The Intelligencer December 13, 1918 (page 5)

“Deseronto Soldier Won Military Medal. A Deseronto soldier, Pte. Sam Corby, attached to the 25th Canadian Battalion, has been awarded the military medal for outstanding bravery in keeping the lines of communication open under very heavy shell fire on the night of Sept. 28th, 1916, when he volunteered to act as a runner and made six trips and it was chiefly due to his bravery and determination that satisfactory communication was maintained was cited officially in the London Gazette of December 21, 1916, as follows:

‘For conspicuous gallantry and devotion to duty on the night of September 28, 1916, when acting as runner he volunteered and made six trips under very heavy shell fire when the runners had failed to find their way it was chiefly due to his bravery and determination that satisfactory communication was maintained.’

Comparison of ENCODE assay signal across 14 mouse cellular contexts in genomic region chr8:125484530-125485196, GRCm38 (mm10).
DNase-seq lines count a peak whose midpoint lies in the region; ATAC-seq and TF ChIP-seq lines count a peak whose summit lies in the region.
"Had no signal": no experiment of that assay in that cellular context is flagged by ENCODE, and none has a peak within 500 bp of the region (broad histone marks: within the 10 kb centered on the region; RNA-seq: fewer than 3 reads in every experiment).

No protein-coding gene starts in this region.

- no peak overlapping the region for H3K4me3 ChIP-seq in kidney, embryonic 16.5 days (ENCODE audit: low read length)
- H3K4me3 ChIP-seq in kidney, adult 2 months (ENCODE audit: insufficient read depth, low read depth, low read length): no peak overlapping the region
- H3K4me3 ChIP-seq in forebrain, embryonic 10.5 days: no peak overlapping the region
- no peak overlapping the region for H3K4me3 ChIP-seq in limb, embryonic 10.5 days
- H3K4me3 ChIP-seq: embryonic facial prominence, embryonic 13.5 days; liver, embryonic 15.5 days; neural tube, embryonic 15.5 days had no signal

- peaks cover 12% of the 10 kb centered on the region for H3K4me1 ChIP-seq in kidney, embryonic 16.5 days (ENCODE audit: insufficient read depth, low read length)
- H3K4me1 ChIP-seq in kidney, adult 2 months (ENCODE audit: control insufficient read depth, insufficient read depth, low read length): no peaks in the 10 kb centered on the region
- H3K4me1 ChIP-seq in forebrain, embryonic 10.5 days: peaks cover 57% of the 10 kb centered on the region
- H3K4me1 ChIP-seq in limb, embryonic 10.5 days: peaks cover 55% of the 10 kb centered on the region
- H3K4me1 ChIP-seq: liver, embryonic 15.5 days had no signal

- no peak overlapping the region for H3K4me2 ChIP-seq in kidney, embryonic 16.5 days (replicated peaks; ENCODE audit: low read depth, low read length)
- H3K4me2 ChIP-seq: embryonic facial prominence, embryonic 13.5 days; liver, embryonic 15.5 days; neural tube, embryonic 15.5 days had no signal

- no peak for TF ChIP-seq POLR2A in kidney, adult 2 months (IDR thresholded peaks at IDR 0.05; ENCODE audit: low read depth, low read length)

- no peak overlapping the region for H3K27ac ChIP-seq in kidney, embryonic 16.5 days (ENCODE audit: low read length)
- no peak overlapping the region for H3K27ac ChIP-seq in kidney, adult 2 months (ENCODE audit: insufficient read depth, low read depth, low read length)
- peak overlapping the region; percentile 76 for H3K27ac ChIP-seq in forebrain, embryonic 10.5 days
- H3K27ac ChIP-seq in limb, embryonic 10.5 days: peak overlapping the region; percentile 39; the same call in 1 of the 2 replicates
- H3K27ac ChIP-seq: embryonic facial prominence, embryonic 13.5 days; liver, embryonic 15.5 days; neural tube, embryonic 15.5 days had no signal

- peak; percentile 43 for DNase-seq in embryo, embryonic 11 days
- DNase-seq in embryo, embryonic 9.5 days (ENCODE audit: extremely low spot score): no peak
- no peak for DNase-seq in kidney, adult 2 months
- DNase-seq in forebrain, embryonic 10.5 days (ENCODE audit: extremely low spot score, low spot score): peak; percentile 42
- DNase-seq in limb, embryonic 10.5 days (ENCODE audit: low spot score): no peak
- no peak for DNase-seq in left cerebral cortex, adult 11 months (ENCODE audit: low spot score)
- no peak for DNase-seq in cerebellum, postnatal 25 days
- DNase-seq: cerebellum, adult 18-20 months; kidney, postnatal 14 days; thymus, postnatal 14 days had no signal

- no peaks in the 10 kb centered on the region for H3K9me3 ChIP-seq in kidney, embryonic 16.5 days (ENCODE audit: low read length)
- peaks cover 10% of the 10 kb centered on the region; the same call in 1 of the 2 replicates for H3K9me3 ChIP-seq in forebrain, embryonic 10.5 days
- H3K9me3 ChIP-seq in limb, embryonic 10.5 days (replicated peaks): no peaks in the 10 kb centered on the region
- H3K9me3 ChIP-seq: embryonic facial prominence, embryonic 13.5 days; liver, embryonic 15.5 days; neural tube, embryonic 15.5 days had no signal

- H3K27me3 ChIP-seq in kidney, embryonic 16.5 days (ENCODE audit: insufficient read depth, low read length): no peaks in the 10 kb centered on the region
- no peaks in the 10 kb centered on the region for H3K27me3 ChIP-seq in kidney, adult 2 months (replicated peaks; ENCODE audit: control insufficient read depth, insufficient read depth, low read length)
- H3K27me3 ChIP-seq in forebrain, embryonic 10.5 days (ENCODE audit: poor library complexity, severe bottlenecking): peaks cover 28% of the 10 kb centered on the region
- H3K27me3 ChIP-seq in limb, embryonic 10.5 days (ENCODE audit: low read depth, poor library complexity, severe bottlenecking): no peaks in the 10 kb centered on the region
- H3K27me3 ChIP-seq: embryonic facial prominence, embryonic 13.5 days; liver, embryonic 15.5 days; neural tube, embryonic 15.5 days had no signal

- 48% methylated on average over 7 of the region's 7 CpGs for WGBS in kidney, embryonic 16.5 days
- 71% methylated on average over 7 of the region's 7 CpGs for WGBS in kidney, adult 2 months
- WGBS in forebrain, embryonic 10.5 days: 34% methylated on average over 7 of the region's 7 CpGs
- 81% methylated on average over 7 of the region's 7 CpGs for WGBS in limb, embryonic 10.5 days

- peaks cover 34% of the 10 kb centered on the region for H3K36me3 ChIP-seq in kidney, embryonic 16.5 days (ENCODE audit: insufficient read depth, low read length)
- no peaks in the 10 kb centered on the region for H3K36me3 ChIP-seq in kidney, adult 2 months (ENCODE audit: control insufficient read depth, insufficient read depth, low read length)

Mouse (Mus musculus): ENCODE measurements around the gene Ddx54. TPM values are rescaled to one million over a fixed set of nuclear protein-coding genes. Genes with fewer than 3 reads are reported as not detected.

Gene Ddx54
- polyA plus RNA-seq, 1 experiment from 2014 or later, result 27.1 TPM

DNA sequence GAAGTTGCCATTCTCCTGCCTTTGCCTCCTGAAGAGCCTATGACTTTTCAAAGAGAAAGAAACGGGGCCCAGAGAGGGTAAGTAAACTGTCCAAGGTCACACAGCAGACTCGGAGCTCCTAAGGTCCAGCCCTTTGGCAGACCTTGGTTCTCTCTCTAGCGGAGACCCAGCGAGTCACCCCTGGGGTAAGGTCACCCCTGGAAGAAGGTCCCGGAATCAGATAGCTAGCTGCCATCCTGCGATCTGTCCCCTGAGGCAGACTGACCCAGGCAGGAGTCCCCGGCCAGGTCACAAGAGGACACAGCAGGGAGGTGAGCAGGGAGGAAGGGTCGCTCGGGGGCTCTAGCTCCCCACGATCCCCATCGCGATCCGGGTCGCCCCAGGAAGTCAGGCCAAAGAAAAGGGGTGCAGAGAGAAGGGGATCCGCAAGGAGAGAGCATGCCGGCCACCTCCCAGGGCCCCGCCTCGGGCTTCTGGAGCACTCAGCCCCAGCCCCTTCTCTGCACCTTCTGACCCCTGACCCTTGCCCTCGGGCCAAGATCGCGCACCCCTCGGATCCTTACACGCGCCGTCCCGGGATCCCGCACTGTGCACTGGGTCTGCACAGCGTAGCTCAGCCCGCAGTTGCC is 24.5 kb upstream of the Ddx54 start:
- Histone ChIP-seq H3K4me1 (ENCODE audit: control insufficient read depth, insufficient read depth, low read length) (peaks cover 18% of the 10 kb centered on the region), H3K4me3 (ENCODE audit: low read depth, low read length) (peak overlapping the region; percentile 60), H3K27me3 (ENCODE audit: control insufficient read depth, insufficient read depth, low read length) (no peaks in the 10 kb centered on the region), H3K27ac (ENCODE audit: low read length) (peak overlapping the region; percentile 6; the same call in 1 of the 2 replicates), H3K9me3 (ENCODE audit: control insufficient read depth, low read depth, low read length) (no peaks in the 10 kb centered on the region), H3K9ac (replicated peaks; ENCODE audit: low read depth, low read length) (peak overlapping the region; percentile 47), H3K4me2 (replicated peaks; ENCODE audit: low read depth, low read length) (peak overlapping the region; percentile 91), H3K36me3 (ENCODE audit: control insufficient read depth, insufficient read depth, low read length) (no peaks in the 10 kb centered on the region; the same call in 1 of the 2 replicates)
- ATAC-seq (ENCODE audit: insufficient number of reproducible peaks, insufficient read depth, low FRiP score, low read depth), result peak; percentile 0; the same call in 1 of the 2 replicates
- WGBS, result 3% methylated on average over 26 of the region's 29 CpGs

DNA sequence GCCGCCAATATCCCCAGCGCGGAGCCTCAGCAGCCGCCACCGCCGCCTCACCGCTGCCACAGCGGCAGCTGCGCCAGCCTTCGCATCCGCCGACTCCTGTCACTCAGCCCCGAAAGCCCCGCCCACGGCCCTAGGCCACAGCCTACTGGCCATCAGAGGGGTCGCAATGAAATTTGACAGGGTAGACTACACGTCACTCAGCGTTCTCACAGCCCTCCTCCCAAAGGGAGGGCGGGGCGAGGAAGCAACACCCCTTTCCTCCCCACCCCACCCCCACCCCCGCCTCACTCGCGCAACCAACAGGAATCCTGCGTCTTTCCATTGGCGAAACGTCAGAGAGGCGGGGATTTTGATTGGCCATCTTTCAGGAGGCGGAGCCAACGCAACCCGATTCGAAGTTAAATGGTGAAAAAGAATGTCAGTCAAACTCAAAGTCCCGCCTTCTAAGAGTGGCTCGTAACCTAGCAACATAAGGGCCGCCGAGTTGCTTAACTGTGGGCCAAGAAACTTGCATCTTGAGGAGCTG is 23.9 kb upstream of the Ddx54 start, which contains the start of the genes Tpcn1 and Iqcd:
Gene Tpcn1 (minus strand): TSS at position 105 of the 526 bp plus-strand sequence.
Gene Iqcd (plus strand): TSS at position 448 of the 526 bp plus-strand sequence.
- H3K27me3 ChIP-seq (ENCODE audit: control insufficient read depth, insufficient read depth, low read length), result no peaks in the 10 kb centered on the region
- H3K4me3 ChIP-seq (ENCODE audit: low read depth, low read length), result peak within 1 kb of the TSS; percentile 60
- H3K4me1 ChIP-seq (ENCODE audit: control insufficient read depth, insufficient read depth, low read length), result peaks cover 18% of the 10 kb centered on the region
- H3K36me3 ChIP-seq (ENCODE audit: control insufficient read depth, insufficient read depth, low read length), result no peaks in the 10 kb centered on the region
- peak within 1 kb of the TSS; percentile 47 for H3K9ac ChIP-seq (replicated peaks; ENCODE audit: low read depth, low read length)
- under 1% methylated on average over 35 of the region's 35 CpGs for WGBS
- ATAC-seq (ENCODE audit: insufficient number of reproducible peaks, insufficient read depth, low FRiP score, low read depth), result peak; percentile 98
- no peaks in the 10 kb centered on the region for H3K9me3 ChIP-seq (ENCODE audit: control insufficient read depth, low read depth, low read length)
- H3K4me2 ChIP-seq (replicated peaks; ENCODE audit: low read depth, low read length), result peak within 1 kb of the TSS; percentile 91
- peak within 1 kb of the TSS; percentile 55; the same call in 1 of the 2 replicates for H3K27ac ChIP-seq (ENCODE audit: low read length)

The following letter is self-explanatory: Department of Militia and Defence, 2nd Military District, 149 College St. Toronto Ont. Mrs. Mary Corby, Deseronto, Ont. Dear Madam,—in accordance with the wish expressed by (No. 412205) Pte. S. Corby, 25th Canadian Battalion, I beg to enclose herewith the military medal awarded to the above mentioned soldier by His Majesty the King. Enclose particulars of action for which this award was made. The congratulations of the Department are extended to you in the above mentioned soldier winning this coveted award. Kindly acknowledge receipt, D. B. Hrait, Lieut. For Assistant Adjt. Gen. Military District 2.

Pte. Sam Corby enlisted at Belleville in the 39th Battalion on February 25, 1915, and his many friends are pleased to learn that he has so gallantly distinguished himself on the field of battle.”

The Intelligencer December 13, 1918 (page 9)

“It Is Your Patriotic Privilege to save and conserve. When you eat wheat be sure it is the whole wheat. Don’t waste any of it. It is all food.

Shredded Wheat is the whole wheat—nothing wasted or thrown away. It is a nourishing wholesome substitute for meat, eggs, and other expensive foods. No sugar is required—simply milk and a dash of salt.”